Also, I’ve been reading a lot about the Rohingya from both journalists and scholars. People often think that Buddhism is supposed to be peaceful. If you think about the history of the modern Buddhist nations, such as Sri Lanka, Burma, Myanmar, Cambodia, they’re not very peaceful. The statement is generally along the lines of: “How could they do that? They’re Buddhists!” There’s this conception that religious people are consistent with the ideals of their tradition, and also that they’re consistent. Just because people say they’re Buddhist doesn’t mean they’re practicing ideal Buddhist ethics.

KO: I feel like there is a limited view on most religions, and the concept of religion in general. Do you have any reflections on that?

We make the mistake of treating religion as though it is a separate entity. We’re at an impasse on a lot of issues because we have this perception that the religious and the secular have different paths and values. I think we’re not going to find a way to resolve these issues while talking past each other. This might mean people are more willing to accept some religious people’s values. Some people who are fundamentalists have their own sacred world. In a lot of public discourse, we are not open to that. We’re not able to take their experience as seriously because we think of the religious and the secular as two different worlds, and we just talk past each other.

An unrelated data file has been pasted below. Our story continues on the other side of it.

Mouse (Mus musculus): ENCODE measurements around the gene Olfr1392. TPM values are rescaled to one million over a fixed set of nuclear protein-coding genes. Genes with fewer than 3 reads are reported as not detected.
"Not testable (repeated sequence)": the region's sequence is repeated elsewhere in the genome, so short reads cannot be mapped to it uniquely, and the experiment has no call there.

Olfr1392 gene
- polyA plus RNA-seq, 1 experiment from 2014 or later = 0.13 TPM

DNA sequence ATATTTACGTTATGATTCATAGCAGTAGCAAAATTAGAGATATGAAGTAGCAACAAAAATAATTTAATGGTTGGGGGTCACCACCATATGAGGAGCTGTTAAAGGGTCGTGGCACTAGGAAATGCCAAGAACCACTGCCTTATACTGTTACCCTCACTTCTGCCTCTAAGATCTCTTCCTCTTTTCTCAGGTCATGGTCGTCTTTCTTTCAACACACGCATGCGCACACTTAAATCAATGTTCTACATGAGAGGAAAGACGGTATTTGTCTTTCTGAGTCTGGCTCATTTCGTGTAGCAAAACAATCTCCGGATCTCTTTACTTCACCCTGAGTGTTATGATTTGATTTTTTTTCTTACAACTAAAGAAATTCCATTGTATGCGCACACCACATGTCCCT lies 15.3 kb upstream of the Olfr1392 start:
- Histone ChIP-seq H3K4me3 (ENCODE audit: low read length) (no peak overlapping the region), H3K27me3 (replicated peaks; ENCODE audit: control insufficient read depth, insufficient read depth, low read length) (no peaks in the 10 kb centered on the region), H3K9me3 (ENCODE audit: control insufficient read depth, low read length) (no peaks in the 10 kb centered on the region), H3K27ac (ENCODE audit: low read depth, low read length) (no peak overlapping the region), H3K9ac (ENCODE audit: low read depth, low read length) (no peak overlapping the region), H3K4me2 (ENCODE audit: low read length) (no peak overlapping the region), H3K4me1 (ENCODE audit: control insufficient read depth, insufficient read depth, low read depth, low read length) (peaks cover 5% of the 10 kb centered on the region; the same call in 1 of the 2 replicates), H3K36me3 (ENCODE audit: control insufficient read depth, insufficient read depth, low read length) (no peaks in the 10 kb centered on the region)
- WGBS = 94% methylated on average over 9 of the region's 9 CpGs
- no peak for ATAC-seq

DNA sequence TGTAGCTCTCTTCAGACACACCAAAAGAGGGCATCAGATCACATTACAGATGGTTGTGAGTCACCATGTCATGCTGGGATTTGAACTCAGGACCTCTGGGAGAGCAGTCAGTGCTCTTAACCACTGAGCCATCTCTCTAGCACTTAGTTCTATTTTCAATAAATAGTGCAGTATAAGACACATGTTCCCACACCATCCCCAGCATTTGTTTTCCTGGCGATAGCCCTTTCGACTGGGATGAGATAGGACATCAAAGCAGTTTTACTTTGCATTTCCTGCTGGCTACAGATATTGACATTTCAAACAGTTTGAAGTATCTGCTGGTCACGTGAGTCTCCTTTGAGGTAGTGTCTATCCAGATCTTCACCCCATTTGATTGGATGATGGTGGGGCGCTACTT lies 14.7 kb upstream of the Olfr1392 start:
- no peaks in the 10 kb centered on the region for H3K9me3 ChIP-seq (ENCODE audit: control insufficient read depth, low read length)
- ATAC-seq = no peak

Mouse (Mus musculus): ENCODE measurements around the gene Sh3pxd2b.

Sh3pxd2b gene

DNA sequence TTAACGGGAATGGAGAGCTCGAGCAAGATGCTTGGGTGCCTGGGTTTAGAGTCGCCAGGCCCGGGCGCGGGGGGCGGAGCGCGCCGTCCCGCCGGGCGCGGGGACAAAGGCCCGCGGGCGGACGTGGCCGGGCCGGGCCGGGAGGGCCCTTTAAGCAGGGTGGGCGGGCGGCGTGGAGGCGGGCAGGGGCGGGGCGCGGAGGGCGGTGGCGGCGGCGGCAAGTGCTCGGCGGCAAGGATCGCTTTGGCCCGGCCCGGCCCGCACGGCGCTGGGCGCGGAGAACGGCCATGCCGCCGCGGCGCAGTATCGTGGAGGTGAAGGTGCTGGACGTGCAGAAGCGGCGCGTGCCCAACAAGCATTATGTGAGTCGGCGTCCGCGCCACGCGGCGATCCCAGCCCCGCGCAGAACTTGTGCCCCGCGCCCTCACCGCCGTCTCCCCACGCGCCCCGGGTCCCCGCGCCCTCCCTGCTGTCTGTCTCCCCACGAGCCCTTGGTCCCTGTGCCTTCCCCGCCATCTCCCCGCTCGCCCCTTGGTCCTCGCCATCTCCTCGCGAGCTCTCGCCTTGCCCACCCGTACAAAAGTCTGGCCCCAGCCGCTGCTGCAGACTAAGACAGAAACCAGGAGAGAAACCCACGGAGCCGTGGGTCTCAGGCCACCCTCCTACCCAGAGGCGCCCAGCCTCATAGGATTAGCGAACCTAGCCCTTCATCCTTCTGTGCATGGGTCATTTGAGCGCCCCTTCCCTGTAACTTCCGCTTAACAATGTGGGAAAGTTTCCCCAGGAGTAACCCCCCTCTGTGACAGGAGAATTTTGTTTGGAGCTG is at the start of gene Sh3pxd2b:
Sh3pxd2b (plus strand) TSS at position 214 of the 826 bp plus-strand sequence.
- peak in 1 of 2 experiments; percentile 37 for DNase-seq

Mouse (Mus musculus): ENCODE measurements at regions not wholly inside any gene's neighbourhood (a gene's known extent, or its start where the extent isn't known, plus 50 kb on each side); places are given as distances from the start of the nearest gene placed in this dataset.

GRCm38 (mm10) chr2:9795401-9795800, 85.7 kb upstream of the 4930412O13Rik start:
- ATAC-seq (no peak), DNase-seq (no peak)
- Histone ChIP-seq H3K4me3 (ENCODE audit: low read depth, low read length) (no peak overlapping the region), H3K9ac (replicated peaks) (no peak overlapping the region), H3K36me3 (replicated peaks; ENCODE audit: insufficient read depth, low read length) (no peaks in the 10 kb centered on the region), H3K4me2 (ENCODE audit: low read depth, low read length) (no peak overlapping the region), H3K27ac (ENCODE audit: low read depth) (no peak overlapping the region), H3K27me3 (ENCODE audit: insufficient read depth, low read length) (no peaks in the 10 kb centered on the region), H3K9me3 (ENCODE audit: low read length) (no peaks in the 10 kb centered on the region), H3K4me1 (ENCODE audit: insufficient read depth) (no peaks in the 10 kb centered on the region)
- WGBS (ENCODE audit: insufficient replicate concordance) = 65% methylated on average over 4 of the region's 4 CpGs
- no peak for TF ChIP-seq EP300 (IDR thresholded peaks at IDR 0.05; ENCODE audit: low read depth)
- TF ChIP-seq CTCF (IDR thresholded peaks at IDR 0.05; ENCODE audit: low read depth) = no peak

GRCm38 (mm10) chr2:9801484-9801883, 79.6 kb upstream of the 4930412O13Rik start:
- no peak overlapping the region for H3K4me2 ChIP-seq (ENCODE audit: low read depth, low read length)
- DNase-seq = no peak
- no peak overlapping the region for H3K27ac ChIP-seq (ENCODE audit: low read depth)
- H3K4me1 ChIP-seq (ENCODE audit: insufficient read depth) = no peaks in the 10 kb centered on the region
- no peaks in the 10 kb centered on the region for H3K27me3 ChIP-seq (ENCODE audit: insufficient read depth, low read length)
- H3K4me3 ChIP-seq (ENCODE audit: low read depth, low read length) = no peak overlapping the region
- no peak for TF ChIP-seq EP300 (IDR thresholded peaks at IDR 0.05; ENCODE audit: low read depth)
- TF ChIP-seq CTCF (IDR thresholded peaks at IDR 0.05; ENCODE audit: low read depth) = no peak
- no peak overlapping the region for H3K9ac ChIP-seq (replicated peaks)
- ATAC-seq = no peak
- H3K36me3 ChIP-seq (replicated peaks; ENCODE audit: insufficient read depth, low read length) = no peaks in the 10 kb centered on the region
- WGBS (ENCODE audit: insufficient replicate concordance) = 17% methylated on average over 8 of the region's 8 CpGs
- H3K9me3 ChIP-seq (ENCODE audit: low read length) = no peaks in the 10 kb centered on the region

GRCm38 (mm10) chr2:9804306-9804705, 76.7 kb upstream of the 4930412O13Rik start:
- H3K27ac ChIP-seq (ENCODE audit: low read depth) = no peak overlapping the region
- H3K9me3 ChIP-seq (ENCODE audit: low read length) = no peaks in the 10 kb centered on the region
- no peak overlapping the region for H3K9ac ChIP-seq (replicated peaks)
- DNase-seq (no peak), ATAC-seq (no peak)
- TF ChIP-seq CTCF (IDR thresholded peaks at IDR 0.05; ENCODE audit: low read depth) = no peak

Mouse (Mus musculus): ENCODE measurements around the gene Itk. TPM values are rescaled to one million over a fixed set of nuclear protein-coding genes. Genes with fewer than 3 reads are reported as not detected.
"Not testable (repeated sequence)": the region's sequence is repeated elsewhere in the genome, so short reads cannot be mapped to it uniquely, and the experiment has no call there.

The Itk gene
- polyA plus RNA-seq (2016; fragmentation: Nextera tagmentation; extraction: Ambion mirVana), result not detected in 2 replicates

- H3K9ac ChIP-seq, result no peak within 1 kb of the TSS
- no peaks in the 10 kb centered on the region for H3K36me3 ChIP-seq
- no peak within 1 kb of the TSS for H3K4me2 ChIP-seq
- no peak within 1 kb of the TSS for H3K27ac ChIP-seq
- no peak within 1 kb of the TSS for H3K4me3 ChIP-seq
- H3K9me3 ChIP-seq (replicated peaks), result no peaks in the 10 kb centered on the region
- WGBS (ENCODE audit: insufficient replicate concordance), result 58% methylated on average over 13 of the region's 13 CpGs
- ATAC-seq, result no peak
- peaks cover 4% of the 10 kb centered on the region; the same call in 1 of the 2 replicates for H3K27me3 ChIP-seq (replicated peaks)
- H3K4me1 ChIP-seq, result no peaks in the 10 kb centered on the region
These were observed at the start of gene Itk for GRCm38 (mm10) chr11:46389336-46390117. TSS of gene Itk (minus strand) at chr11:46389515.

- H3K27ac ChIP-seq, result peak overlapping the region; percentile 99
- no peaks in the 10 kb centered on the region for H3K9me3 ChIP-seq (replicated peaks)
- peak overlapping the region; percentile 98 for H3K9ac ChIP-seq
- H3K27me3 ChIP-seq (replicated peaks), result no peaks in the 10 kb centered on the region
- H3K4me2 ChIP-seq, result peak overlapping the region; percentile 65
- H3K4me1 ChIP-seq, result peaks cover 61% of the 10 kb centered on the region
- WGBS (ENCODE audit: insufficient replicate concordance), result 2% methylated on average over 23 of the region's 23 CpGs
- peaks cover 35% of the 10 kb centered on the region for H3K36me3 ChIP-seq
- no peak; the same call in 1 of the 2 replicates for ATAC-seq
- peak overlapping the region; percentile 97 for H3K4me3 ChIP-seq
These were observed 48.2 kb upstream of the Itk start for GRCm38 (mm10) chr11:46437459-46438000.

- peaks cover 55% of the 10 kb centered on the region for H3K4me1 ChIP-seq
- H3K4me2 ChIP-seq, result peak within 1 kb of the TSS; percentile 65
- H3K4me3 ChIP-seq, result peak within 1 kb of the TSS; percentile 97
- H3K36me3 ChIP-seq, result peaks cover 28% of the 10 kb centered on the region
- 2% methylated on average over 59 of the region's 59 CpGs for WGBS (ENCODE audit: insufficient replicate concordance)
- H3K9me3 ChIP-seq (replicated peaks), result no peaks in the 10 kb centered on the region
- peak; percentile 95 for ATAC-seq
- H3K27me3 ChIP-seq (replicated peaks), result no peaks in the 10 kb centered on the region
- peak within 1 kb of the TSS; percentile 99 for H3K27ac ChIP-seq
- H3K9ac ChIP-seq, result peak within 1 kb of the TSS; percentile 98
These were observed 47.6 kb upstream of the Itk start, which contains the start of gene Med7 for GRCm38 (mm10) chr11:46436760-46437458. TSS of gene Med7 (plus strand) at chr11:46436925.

Most people who are religious studies scholars view that quite differently. If you really started trying to think about how central some issues are to some religious people, there might be a way of talking to each other differently, so that we could have a more productive discourse. We only think that there can’t be a compromise, but maybe there could be. Once we begin working towards that, and accepting people’s faith as important to them, we will be able to have a productive conversation.